I feel confused. Consider the statement.

Matrices are normal iff they are similar to diagonal via multiplication by unitary matrices.

As I was explained, projection doesn't belong to the class of normal matrices. However, projection can be diagonalized.

Any projection has a full set of linearly independent eigenvectors, which we can turn into orthonormal set via Gram-Schmidt process. Therefore, we can express a projection as a product of orthogonal (which are, of course, unitary) matrices and a diagonal one. Nevertheless, it need not be a normal matrix. For me, it looks like a contradiction to the result in quoting marks above.

  • $\begingroup$ But are the diagonalized by unitary matrices? $\endgroup$
    – Squirtle
    Jul 10, 2015 at 18:14
  • $\begingroup$ When you do Gram-Schmidt on your set of eigenvectors it can very easily be that the new, orthonormal basis is no longer of eigenvectors ... $\endgroup$
    – Timbuc
    Jul 10, 2015 at 18:15
  • $\begingroup$ @Timbuc, so this is where my reasoning went wrong! Thanks! $\endgroup$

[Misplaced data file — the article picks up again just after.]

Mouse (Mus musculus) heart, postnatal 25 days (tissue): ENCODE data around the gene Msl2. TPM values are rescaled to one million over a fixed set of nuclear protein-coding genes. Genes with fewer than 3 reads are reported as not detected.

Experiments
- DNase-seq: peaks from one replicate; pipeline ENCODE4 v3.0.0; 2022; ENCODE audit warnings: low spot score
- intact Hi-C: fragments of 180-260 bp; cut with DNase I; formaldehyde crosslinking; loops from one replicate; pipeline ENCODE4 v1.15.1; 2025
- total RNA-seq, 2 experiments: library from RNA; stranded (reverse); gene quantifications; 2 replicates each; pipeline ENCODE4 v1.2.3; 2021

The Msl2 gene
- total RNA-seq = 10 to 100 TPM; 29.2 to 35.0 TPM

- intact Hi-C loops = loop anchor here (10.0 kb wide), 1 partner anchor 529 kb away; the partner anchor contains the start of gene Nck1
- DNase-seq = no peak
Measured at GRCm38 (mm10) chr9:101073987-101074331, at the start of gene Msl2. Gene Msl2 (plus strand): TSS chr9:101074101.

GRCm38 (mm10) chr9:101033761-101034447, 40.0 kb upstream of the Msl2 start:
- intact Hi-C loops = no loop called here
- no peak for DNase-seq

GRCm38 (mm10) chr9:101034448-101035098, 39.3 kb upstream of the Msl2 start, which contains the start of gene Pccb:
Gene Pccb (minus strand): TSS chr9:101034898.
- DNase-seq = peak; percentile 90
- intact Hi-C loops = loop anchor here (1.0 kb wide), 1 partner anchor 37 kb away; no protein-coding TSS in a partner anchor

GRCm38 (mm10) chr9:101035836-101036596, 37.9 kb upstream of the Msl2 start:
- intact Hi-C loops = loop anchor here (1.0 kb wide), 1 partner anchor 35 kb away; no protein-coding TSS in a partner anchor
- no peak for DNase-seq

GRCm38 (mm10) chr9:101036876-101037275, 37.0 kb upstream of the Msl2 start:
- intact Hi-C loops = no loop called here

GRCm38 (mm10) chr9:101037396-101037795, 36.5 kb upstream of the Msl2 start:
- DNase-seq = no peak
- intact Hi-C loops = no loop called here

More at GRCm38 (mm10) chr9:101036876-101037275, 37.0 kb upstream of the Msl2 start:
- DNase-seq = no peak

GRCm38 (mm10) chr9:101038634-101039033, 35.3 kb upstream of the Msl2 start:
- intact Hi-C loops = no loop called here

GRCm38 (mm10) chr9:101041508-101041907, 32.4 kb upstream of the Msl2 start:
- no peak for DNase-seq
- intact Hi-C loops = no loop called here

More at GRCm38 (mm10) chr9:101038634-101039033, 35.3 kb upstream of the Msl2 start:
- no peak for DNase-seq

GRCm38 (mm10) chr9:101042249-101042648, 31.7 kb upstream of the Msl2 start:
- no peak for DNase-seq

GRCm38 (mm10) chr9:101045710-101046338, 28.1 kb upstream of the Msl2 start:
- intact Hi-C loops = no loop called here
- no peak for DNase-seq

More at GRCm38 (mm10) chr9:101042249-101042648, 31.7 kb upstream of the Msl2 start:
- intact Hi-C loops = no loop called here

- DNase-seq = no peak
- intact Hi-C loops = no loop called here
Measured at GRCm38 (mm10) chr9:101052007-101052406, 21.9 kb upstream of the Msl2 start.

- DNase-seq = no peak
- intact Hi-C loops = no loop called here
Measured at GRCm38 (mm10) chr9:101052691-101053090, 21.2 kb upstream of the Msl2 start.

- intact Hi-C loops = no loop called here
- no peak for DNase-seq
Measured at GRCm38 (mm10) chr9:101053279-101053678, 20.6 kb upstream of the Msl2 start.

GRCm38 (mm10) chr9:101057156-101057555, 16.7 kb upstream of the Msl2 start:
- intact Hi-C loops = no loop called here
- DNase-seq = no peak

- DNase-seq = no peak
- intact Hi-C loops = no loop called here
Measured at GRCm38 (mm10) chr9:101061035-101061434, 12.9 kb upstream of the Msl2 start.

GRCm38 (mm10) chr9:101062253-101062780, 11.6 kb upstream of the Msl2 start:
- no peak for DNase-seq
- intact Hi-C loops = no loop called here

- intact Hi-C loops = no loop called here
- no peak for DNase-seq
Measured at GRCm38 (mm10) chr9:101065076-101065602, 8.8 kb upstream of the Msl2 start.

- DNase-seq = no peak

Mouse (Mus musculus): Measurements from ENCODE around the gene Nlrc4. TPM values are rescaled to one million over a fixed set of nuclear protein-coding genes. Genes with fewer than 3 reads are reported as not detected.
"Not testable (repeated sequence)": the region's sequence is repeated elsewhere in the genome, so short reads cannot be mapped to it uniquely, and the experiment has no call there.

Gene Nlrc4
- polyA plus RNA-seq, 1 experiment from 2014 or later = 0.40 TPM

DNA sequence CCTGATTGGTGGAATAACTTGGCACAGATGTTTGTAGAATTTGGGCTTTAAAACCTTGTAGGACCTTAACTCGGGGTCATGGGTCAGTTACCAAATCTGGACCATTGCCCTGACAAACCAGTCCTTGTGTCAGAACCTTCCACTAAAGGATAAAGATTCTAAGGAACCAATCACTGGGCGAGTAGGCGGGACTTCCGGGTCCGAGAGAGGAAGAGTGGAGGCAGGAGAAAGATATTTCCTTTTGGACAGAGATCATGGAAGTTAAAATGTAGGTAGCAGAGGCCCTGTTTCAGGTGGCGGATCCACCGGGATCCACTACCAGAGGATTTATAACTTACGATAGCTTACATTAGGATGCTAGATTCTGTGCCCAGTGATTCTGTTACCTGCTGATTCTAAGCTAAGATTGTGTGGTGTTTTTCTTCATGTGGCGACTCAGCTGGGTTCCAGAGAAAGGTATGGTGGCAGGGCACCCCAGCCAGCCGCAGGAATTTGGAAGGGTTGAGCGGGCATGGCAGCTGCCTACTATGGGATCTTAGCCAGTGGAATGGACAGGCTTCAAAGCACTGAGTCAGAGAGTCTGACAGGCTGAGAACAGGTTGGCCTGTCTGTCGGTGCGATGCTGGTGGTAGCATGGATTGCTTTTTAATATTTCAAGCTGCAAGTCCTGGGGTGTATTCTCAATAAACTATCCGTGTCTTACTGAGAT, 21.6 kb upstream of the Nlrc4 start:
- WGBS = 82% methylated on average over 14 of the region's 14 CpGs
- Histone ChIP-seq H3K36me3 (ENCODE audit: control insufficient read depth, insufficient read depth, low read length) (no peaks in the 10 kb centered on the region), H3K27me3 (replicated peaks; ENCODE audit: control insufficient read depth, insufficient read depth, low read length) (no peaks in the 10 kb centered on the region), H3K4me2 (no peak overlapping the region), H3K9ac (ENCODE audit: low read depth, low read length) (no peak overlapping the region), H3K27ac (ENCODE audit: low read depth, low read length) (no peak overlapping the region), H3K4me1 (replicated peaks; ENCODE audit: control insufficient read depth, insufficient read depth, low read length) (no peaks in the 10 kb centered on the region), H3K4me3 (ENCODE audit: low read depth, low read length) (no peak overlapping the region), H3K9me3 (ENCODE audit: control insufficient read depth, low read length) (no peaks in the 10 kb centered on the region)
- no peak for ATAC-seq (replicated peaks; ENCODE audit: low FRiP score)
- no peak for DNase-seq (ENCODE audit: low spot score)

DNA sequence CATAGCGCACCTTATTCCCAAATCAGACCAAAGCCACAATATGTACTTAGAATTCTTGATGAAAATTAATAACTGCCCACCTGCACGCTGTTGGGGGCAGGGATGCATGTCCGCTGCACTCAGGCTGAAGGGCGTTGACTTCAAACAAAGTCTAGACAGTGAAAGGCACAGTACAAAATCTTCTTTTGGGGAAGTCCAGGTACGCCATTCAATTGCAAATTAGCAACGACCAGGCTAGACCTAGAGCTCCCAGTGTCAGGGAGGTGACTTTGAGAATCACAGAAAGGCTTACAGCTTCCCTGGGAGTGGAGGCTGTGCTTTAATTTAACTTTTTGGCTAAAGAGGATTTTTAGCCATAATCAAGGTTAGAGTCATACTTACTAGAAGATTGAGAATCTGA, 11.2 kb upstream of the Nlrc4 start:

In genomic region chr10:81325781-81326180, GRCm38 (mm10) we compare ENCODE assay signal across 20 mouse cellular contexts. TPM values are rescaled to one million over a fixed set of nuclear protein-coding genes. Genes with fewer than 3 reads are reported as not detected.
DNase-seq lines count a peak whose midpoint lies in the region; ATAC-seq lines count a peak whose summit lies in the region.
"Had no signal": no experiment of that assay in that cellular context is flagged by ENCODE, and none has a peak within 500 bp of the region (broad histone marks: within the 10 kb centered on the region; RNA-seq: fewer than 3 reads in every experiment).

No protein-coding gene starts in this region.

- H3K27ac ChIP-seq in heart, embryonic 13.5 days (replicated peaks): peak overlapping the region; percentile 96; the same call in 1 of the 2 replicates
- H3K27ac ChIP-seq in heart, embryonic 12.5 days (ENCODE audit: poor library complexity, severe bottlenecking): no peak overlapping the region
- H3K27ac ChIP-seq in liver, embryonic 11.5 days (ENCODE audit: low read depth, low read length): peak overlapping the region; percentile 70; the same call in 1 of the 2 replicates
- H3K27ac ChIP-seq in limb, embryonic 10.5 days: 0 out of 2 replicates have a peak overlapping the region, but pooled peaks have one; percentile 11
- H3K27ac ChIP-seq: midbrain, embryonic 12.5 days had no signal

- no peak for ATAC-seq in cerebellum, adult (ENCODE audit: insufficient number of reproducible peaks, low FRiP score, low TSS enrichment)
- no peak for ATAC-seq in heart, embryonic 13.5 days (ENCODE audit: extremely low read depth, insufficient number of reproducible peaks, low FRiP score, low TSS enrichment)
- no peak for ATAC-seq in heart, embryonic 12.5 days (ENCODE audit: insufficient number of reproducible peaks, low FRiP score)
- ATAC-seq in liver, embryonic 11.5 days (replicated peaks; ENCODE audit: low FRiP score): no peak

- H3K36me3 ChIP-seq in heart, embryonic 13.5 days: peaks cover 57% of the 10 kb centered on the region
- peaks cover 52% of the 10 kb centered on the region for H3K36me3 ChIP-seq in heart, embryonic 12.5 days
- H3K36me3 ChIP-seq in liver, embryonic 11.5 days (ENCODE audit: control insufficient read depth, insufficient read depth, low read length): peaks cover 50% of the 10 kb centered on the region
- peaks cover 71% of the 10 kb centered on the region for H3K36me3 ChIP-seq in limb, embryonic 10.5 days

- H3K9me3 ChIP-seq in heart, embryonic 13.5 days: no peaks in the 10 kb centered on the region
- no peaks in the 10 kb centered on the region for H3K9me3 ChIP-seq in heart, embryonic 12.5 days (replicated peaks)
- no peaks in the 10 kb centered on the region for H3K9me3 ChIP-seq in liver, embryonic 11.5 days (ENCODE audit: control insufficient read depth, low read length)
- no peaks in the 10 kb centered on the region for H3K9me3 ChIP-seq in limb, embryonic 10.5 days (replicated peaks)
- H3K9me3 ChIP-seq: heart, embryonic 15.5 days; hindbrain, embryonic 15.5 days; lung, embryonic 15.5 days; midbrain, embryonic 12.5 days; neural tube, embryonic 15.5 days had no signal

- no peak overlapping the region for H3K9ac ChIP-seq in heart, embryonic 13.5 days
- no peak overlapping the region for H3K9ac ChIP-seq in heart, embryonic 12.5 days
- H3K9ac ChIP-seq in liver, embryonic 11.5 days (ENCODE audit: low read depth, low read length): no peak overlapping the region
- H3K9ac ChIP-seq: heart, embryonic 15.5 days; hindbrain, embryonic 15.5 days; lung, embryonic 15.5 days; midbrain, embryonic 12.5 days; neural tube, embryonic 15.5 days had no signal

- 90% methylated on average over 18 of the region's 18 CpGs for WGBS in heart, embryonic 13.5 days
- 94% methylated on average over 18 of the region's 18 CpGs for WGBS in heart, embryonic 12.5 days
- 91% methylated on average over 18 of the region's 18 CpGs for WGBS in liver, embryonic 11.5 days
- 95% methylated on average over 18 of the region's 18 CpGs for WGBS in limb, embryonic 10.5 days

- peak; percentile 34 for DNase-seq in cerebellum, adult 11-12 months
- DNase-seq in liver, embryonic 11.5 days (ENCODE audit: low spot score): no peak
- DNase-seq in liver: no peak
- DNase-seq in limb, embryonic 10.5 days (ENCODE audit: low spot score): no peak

– push
    Jul 10, 2015 at 18:40

2 Answers 2


When you have a projection $P$ you can write the space as direct sum of its kernel $\ker P$ and its image $\operatorname{im} P$. Every eigenvector is in $\ker P$ (eigenvalue $0$) or $\operatorname{im} P$ (eigenvalue $1$). If you want a basis of eigenvectors you must take the vectors from $\ker P$ and $\operatorname{im} P$ only.

It is true that for $\ker P$ and $\operatorname{im} P$ separately you could chose orthonormal basis. But if these two subspaces, $\ker P$ and $\operatorname{im} P$, are not orthogonal you can never get an orthogonal basis of eigenvectors.


A concrete example may help. Look at

$$ A = \begin{bmatrix} 1 & -1 \\ 0 & 0\end{bmatrix}. $$ which projects onto the $y = 0$ axis (i.e., the $x$-axis). Thus $(1, 0)$ is an eigenvector for $1$. And $(1,1)$ is an eigenvector for $0$. But these, taken together, are not perpendicular, so you cannot form a unitary matrix to conjugate your matrix to Diag(1, 0).


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